Kinetics of annealing-induced detwinning in chemical vapor deposited nickel
H Sun and SH Fu and CC Chen and ZR Wang and CV Singh, ACTA MATERIALIA, 178, 263-274 (2019).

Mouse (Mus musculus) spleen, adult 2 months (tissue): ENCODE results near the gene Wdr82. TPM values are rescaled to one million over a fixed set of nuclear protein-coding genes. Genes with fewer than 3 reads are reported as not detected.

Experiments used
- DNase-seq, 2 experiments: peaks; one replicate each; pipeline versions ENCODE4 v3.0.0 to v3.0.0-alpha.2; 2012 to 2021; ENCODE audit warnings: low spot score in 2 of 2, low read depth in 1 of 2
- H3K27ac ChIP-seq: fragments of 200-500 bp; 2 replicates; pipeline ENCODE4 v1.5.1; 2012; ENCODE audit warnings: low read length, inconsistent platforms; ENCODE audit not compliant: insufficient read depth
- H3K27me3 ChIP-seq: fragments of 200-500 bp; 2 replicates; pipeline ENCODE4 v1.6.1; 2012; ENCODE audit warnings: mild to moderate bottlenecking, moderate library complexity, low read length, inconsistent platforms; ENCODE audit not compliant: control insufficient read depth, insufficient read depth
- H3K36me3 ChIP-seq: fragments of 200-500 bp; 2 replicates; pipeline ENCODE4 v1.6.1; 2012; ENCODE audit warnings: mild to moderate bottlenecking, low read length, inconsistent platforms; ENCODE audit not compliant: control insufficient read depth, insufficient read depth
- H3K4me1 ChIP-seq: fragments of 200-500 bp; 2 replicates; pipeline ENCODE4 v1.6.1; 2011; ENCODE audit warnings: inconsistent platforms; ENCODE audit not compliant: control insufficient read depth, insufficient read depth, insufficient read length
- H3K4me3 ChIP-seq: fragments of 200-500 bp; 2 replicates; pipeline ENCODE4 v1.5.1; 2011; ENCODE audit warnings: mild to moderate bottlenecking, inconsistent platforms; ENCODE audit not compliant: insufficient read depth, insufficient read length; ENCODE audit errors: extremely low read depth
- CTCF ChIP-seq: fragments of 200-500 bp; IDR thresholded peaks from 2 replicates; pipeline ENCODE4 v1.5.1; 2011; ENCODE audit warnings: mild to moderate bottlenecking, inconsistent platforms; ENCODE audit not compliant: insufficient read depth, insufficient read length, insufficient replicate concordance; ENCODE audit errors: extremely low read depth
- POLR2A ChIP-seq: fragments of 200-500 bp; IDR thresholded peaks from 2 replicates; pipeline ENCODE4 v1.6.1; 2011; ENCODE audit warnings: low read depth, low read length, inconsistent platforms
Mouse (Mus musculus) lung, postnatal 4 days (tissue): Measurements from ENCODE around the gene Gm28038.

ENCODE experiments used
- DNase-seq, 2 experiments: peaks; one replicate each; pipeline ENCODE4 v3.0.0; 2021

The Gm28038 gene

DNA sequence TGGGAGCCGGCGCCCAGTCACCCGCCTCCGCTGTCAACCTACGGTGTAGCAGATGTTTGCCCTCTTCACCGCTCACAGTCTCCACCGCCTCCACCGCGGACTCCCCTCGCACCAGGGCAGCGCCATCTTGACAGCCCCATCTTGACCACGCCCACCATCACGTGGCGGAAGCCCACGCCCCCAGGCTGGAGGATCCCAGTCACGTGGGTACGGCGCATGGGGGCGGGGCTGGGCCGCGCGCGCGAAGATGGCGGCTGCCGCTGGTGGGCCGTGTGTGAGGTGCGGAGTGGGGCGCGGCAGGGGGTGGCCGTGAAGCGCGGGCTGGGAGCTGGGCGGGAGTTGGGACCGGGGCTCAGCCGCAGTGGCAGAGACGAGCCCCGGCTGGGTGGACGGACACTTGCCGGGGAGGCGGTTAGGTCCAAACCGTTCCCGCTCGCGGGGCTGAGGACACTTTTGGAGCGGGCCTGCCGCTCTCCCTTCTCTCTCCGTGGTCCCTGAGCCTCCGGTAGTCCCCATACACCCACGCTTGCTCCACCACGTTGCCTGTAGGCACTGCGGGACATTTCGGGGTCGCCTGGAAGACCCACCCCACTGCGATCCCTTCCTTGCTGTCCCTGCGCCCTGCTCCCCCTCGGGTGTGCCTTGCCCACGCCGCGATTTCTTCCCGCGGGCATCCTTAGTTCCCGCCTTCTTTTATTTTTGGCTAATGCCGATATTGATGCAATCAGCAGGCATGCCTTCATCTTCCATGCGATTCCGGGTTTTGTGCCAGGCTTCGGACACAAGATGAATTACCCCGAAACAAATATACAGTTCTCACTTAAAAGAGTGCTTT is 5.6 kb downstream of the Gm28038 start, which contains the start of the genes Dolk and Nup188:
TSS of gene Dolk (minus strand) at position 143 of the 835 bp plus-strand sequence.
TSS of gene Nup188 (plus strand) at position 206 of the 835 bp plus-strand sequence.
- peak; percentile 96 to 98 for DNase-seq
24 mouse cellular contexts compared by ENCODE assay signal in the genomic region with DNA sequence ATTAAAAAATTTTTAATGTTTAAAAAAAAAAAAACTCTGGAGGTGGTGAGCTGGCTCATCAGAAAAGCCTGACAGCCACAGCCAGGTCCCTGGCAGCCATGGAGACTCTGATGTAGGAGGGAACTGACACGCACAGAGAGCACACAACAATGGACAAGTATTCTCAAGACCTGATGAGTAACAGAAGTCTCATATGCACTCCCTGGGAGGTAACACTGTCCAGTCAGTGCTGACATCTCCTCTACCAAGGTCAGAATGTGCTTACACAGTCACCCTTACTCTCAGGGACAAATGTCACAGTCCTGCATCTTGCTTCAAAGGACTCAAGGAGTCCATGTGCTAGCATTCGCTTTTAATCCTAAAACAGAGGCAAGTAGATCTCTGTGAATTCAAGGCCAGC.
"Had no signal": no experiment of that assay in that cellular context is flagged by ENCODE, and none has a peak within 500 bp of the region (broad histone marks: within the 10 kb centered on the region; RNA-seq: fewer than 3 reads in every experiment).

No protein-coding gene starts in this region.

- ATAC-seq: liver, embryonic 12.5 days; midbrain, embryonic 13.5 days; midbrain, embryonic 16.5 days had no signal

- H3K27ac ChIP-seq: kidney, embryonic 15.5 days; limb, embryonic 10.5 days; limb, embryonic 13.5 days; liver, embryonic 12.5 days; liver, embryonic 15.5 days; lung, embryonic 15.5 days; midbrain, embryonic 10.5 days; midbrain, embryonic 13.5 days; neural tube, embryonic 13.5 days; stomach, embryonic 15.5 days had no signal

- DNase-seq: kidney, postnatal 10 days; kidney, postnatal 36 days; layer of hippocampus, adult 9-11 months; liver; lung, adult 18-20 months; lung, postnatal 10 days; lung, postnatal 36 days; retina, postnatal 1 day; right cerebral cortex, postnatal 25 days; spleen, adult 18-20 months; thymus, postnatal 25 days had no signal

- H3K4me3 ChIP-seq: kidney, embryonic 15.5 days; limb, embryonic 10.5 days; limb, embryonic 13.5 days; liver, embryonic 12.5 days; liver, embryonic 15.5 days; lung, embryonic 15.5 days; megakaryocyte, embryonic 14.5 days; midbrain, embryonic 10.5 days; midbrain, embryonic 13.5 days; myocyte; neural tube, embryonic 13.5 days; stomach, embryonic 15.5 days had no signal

Nickel carbonyl vapor deposition (CVD) is a high-efficiency process used to produce nickel shell molds with high yield strength, reasonable ductility, and strong corrosion resistance. Such advantageous properties arise from the nanocrystals and nanotwins inside CVD nickel. However, the nanotwins do not persist at high temperatures, transforming into dislocation cells after 40-min annealing at 800 degrees C. Using experimental examinations and computational simulations, we investigated the kinetics of the annealing-induced detwinning in CVD nickel. TEM examinations showed that detwinning is realized by incoherent twin boundary (ITB) migration; meanwhile, plentiful dislocations are generated from coherent twin boundaries (CTBs). Our theoretical analysis revealed that these dislocations are necessary for the formation of the ITBs. Next, using molecular dynamics simulations, we found that the dislocations nucleated from CTBs during annealing are intrinsic grain boundary dislocations (IGBDs). Driven by the internal stress intensified by grain growth in the nanocrystalline regime, the IGBDs can separate from CTBs due to creep at 800 degrees C, resulting in a higher dislocation density inside the twin lamella than that of the outside. These dislocations can trigger the formation of ITBs. Overall, unlike grain growth, stress is necessary for detwinning, so a monolithic nanotwin structure should be more stable than the nanotwins inside a nanocrystalline matrix. (C) 2019 Acta Materialia Inc. Published by Elsevier Ltd. All rights reserved.
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